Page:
Still, let me offer you a question to ponder: in a rhythm game, whose charts are obviously designed and meant to be adhered to very strictly for the most part, would you feel smarter or less smart when you've practised and figured out how to perfect it? :)
 

Sentenza

Member
Dec 3, 2011
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I have different preferences based on specific genres and subgenres. There isn't a correct answer that fits everything.

I wouldn't want an XCOM with scripted and pre-designed linear missions (the first one tried and it sucked for it) for instance.
Also, I'm a fan of good systemic designs as long as they are TIGHT enough to keep exploitative behavior at bay.
When "being free to try things" becomes "Every bullshit exploit works because the system is lousy" the game loses its meaning and becomes more a toy to mess around with rather than a focused experience.
 
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brian0057

Member
Jun 18, 2018
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I suppose this is another way of saying 'open world' vs 'linear', in which case i say open world by far.
Not necesarily.
System-focused games involve various in-game systems, hence the name, that interact with each other in ways even the developers didn't intend.
Such games, by their nature, encourage out-of-the-box thinking, exploration, and problem solving. They can be open world but not all of them are.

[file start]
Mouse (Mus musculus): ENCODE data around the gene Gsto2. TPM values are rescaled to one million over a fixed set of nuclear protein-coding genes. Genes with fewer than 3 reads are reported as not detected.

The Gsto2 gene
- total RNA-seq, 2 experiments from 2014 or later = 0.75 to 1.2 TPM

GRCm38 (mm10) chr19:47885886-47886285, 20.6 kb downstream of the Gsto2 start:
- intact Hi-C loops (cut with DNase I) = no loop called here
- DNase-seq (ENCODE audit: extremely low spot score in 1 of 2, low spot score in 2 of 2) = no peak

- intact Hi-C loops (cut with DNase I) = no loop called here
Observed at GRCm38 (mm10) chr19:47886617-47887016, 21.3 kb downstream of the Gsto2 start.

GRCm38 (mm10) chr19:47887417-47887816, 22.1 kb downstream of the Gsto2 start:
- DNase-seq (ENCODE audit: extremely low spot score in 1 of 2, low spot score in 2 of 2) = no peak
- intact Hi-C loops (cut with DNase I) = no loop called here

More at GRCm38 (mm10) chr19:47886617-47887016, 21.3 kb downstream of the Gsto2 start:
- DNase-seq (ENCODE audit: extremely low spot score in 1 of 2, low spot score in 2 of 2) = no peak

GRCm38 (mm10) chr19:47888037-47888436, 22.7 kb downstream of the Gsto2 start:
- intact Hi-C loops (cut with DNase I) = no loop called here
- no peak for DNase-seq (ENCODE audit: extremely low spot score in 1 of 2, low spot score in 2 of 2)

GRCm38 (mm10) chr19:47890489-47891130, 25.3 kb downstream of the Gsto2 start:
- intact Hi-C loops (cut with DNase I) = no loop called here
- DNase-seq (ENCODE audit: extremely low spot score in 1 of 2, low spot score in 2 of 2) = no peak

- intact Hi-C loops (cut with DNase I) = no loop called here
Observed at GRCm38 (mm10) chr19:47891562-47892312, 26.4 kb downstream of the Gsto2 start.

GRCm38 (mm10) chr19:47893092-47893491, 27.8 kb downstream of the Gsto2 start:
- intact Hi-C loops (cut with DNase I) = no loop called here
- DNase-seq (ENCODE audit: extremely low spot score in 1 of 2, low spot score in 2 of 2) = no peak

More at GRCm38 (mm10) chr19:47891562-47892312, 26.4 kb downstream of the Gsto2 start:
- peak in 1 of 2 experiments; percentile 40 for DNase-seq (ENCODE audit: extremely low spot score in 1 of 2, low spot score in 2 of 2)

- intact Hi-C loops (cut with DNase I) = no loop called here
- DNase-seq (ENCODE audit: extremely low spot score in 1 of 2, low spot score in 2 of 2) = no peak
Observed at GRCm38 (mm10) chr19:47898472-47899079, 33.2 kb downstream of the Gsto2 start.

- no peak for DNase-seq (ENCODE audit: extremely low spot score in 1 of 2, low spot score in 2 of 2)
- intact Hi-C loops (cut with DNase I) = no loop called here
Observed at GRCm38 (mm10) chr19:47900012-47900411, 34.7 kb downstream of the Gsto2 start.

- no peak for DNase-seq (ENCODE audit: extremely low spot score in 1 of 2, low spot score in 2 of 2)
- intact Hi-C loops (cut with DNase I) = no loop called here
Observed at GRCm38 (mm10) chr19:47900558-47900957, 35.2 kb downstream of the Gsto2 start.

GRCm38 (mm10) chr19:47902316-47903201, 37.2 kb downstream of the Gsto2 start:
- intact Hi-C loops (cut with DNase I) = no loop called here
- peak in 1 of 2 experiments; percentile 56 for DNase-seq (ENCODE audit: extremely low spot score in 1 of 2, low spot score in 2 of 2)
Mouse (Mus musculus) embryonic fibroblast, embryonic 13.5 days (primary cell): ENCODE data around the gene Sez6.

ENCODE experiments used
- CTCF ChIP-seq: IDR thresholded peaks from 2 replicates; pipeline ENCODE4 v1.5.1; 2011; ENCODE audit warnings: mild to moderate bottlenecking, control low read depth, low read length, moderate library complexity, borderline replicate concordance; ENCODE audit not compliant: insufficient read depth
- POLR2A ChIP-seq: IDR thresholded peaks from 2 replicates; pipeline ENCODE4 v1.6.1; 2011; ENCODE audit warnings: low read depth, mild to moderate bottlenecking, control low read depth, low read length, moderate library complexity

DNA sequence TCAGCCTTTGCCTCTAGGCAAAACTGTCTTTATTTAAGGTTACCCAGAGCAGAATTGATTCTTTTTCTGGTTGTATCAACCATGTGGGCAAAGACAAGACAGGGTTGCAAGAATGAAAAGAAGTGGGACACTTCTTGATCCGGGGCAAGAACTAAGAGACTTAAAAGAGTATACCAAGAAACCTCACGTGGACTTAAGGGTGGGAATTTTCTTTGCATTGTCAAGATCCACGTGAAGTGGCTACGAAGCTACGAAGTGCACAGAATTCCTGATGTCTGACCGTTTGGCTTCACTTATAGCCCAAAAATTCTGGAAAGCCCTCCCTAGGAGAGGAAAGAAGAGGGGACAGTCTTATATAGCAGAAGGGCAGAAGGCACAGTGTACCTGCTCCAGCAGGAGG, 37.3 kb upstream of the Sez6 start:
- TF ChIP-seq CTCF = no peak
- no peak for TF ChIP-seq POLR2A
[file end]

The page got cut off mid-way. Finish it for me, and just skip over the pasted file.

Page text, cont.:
This is the bread and butter of immersive sims. With titles like:
  • The Thief trilogy (The Dark Project, The Metal Age, and Deadly Shadows).
  • Far Cry 2.
  • The first four Splinter Cell games.
  • The entirety of the Hitman series sans Absolution.
  • System Shock 1 and 2.
  • The entire Deus Ex series.
  • Dishonored
  • Prey
  • The Legend of Zelda: Breath of the Wild.
As you can see, out of the ones I mentioned, only Far Cry 2 and the Zelda game are open world.
GTA V is a "system-driven" game, but once you start a quest of any kind, it makes Uncharted look like Minecraft
 
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Zannegan

Member
Feb 20, 2018
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"Design based" in anything other than a rhythm game always strikes me as kind of pointless. Why make a game at all if there's no room for creativity in how you approach a problem? Just sell controller shells with your bluray. =P

Seriously though, I don't want every game to be Garry's mod, and I'm not against linear levels as long as there's some room to maneuver and make choices. BUT most games that rely on "setpieces" for their big gameplay moments hit me like a B-movie combined with a weakass version of Simon says, not a pulse-pounding roller-coaster ride.

Plus, the majority of videogame writing is awful. I'd rather make my own fun than suffer through some reject screenwriter's magnum opus.

All things considered, if I have to choose; systems all day. Thank goodness most games are a decent mix of the two, not purely one or the other.
 
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NeoIkaruGAF

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Dec 8, 2019
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Usually, design (structured). Give me a goal and a set of tools. If there’s too much choice and no pressure to get to the next goal, I feel both overwhelmed and compelled to do side material first and foremost. This is why I like older, more focused games while very few RPGs and open world games manage to pique my interest. I also never was the type for strategic / managerial games. Stuff like Minecraft is my kryptonite.